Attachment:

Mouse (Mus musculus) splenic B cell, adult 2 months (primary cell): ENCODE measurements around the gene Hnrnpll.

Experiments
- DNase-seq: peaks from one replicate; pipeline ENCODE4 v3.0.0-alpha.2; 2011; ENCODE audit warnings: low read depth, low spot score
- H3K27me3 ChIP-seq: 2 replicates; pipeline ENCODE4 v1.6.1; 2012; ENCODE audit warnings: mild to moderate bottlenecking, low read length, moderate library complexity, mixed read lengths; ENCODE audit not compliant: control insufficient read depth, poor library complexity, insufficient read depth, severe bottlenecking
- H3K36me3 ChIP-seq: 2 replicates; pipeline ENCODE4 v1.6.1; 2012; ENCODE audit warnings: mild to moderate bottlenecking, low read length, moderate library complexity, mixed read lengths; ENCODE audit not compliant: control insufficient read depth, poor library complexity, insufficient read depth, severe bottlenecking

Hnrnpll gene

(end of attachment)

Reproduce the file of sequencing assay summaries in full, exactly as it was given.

Mouse (Mus musculus) splenic B cell, adult 2 months (primary cell): ENCODE measurements around the gene Hnrnpll.

Experiments
- DNase-seq: peaks from one replicate; pipeline ENCODE4 v3.0.0-alpha.2; 2011; ENCODE audit warnings: low read depth, low spot score
- H3K27me3 ChIP-seq: 2 replicates; pipeline ENCODE4 v1.6.1; 2012; ENCODE audit warnings: mild to moderate bottlenecking, low read length, moderate library complexity, mixed read lengths; ENCODE audit not compliant: control insufficient read depth, poor library complexity, insufficient read depth, severe bottlenecking
- H3K36me3 ChIP-seq: 2 replicates; pipeline ENCODE4 v1.6.1; 2012; ENCODE audit warnings: mild to moderate bottlenecking, low read length, moderate library complexity, mixed read lengths; ENCODE audit not compliant: control insufficient read depth, poor library complexity, insufficient read depth, severe bottlenecking

Hnrnpll gene